What did you do before?
I worked in recruitment for six years and before that I was a manager in a call centre. Recruitment is a long hours industry. When I first started part-time work was unheard of. I applied twice to go part time after my son was born and was rejected both times. It was only when I handed my notice in that they said yes. I then worked for the same company on a part-time basis when we moved to Sussex. Indeed one of the reasons for moving was so I could work part time as the cost of living was cheaper and I was planning to have another child.
Workingmums is a virtual business. What’s the best thing about homeworking? And the worst?
The best thing about homeworking is that it doesn’t matter if you have a bad hair day. We have a strong team and we all get on well. There is support and we can focus on what we are doing and it is all guilt free because I can work around the kids, for instance, if they are sick.
The worst thing is lack of technical support. I’ve had to ask a neighbour’s son. Also being cold in winter. I feel too guilty to put the heating on just for me.
What are your top tips for homeworkers?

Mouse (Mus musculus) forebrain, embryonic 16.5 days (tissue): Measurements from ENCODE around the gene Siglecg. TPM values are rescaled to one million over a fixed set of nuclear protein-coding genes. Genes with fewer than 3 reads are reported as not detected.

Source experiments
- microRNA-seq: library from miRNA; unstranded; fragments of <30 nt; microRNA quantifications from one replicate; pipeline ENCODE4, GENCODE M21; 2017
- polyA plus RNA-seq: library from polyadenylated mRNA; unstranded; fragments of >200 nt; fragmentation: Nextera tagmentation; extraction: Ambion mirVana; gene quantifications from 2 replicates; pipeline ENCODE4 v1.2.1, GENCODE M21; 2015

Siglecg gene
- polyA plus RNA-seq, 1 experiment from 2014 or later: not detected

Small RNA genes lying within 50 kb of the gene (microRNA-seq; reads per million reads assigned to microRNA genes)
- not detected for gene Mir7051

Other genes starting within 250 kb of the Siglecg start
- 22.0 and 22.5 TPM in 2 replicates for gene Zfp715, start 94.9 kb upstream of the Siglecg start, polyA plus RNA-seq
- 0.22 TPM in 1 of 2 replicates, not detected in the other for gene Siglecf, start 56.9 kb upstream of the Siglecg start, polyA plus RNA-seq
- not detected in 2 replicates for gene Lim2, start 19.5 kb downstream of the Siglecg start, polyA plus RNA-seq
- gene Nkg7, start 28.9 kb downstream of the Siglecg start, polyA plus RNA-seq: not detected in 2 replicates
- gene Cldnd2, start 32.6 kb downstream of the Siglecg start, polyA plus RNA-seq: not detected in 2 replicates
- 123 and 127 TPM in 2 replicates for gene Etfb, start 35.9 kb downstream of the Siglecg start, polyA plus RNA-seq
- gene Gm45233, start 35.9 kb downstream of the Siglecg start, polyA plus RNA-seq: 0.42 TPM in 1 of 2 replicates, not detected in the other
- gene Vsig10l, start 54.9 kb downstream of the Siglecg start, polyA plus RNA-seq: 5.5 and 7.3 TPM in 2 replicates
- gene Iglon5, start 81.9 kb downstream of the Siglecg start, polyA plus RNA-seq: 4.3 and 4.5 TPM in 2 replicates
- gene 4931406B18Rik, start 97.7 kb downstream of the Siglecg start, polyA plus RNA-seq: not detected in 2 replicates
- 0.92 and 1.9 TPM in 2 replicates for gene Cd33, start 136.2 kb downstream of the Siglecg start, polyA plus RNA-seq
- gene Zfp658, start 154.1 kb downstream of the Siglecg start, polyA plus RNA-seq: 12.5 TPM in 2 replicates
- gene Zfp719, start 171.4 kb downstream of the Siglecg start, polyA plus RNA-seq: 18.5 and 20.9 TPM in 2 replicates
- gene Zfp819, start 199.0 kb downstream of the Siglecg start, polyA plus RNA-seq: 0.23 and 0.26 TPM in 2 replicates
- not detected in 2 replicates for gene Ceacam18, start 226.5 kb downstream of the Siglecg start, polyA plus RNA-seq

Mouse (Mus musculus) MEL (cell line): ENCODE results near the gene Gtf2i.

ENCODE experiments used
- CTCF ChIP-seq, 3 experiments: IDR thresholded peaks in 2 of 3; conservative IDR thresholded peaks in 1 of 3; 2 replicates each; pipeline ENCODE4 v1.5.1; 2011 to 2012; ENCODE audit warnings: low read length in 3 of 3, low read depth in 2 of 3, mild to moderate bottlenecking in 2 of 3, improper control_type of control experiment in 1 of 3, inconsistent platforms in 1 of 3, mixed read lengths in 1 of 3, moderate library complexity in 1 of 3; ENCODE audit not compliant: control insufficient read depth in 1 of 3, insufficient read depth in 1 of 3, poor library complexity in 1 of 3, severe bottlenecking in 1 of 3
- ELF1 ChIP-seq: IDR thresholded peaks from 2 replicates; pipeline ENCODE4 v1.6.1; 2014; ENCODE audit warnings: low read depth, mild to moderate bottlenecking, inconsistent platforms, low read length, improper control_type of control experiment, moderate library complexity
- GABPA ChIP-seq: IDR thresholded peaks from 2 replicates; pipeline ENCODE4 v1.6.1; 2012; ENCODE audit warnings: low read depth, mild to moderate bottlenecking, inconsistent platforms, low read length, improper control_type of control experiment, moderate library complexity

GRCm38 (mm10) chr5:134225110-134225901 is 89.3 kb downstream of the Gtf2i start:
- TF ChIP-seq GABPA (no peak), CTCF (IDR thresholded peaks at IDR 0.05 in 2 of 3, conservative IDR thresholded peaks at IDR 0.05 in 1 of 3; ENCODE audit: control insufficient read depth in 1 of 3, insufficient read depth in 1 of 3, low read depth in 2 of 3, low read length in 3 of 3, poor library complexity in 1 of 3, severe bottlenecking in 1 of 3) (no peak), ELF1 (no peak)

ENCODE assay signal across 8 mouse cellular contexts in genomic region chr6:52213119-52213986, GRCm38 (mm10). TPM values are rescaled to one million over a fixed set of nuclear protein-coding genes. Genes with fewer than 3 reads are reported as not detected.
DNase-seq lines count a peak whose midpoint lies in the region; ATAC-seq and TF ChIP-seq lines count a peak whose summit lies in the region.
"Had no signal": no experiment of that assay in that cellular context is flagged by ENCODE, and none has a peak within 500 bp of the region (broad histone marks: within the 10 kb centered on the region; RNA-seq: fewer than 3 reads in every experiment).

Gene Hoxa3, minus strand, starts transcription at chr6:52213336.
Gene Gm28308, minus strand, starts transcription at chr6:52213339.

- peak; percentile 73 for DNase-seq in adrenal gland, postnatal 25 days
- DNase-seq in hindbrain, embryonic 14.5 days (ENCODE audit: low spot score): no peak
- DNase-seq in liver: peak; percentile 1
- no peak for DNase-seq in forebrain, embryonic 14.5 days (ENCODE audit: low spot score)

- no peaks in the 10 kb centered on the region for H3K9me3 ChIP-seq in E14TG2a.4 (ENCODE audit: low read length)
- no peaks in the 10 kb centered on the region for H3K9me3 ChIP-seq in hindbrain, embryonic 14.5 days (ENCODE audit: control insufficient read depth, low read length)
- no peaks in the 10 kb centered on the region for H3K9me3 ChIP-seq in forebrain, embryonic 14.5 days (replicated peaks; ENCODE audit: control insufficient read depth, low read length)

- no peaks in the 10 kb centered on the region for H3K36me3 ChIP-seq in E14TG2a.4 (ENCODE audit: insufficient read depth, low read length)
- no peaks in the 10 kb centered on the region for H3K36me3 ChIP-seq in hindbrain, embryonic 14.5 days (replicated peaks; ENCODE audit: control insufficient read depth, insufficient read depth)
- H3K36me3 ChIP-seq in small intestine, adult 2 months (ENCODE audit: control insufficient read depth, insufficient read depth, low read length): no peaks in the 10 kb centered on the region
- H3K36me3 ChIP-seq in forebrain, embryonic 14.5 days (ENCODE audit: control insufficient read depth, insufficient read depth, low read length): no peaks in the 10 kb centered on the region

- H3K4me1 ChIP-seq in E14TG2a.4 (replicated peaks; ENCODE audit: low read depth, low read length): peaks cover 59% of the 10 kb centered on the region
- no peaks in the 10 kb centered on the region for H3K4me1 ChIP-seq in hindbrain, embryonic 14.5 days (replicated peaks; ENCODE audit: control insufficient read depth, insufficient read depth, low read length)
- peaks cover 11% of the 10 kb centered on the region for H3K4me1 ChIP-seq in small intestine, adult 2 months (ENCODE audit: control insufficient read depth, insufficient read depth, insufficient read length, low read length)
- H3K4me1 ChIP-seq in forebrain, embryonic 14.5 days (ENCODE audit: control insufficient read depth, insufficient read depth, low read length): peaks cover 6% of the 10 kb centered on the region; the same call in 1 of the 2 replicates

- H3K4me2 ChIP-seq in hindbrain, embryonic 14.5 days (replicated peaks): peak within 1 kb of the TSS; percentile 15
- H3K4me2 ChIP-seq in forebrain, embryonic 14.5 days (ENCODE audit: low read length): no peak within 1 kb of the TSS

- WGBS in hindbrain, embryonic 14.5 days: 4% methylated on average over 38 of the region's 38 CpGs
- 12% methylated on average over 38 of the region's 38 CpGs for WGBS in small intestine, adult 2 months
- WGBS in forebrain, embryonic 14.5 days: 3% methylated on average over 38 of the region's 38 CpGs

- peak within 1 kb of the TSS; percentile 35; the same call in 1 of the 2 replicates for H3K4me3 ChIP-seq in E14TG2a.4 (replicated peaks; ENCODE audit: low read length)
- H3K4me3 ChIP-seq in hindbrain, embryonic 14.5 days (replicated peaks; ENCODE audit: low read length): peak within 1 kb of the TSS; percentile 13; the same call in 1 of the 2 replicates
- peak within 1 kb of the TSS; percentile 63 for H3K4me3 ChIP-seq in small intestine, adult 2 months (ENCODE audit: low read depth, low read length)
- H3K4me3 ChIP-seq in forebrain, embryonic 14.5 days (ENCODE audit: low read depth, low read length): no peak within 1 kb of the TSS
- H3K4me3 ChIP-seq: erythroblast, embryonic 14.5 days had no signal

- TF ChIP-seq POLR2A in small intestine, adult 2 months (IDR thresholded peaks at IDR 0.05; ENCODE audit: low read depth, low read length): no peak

I look on the school run as my commute to work. I do not feel like I am going home afterwards. I go straight into work mode. Setting a routine is vital. I like to at least start the day in a certain way and go through outstanding issues from the day before then focus on new business and catch up with existing clients in the afternoon so my advice is to have a plan, even if you have to deviate from it and to make sure you are in a work frame of mind and are not distracted. Also, when you are finished work make sure you turn everything off and stop working.
Where's your desk?
My desk is in my office downstairs. I do not go in there after I have picked up the kids from school so it is quite easy for me to demarcate work and family life.
What does it look like?
It has a big desk which I try to keep tidy. At the moment there is a big box of loom bands on it as well as work I need to go through. I have a laptop and printer on the desk and I am facing a window which looks out on the street. I think my neighbours think I just sit on my laptop all day and that I must be slightly mad.
How do you stay in touch with colleagues?
I use instant messenger, phone and email. It’s important to share things with colleagues, for instance, if something has gone really well. It stops you feeling isolated and makes you feel part of a team.